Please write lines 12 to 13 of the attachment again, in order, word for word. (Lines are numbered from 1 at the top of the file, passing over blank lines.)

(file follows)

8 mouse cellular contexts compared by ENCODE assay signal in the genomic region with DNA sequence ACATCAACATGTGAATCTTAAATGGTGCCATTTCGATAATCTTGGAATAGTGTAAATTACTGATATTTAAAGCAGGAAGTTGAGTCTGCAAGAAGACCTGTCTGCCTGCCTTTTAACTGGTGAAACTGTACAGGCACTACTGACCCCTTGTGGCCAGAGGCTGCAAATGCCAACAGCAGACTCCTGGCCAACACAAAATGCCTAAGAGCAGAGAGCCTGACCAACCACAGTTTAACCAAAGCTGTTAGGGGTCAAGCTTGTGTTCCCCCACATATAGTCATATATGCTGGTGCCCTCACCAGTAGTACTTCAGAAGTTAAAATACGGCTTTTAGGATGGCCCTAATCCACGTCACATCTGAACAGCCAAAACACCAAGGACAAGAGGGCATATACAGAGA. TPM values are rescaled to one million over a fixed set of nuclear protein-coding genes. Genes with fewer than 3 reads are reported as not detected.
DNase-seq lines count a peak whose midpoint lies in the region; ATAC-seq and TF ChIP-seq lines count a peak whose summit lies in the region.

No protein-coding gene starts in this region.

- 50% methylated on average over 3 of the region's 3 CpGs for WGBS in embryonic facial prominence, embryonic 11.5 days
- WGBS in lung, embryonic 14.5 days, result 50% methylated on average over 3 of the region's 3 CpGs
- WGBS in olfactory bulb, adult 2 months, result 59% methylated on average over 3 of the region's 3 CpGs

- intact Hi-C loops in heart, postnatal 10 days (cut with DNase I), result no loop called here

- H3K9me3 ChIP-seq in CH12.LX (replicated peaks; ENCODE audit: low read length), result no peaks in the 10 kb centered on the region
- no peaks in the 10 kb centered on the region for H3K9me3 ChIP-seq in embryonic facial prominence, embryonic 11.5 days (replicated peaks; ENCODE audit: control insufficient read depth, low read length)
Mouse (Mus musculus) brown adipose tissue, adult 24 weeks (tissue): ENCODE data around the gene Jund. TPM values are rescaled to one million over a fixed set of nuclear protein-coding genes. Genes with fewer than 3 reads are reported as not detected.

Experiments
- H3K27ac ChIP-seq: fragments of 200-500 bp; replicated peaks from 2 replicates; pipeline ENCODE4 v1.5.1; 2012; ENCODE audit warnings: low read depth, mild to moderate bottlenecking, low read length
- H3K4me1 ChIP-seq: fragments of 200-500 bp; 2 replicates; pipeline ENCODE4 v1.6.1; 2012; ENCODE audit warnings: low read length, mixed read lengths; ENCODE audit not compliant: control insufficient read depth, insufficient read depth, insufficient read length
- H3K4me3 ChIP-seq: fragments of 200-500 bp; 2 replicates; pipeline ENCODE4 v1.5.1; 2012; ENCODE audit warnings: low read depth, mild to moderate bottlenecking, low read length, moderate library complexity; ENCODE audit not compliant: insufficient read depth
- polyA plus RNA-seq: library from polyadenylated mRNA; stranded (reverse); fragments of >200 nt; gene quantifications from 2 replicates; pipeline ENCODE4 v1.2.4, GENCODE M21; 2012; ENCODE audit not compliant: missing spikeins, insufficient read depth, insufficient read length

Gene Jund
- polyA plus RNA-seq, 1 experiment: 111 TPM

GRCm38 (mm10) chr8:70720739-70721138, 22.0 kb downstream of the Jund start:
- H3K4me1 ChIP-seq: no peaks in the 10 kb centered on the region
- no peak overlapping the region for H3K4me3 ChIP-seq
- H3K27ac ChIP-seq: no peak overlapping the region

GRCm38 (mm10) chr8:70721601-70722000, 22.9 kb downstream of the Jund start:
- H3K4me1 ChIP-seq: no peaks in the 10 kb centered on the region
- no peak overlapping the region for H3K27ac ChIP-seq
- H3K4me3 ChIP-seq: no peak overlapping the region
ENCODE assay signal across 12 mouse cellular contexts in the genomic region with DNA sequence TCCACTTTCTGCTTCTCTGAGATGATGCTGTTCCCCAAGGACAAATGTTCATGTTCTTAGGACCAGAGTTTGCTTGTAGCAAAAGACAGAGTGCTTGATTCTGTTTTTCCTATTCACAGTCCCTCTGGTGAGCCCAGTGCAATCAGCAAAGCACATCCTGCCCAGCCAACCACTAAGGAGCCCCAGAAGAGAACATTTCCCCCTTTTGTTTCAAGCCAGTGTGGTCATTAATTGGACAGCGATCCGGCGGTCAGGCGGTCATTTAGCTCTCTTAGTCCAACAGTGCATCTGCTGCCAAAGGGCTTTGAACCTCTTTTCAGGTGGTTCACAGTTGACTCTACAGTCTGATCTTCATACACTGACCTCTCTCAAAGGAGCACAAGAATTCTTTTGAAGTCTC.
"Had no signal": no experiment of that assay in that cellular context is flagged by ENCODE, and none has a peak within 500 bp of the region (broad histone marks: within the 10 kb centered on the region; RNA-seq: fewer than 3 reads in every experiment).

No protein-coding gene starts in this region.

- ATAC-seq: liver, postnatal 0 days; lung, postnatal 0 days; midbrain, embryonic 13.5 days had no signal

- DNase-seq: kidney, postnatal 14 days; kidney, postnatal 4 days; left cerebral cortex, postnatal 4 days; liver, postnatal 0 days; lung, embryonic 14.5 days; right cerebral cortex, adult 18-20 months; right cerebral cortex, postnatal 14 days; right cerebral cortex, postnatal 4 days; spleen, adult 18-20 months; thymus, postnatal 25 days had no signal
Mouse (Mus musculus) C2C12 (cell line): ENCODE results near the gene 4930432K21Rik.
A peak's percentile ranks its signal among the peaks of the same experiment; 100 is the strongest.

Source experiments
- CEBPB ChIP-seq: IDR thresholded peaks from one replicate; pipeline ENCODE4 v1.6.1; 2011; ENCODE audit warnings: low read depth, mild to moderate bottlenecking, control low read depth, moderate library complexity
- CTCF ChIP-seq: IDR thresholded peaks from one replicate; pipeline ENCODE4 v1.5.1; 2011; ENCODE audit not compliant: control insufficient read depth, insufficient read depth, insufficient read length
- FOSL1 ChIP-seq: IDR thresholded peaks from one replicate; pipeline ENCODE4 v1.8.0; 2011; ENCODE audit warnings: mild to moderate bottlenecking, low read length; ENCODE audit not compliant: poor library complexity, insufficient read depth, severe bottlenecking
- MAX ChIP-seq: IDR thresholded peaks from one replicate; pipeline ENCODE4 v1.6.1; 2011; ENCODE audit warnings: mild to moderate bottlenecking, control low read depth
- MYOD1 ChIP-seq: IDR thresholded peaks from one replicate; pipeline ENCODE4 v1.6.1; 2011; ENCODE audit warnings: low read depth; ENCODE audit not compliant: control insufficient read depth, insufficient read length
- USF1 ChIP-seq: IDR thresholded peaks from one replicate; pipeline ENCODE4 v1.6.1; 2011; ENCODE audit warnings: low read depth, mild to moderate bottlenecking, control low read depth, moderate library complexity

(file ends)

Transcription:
- H3K27ac ChIP-seq: fragments of 200-500 bp; replicated peaks from 2 replicates; pipeline ENCODE4 v1.5.1; 2012; ENCODE audit warnings: low read depth, mild to moderate bottlenecking, low read length
- H3K4me1 ChIP-seq: fragments of 200-500 bp; 2 replicates; pipeline ENCODE4 v1.6.1; 2012; ENCODE audit warnings: low read length, mixed read lengths; ENCODE audit not compliant: control insufficient read depth, insufficient read depth, insufficient read length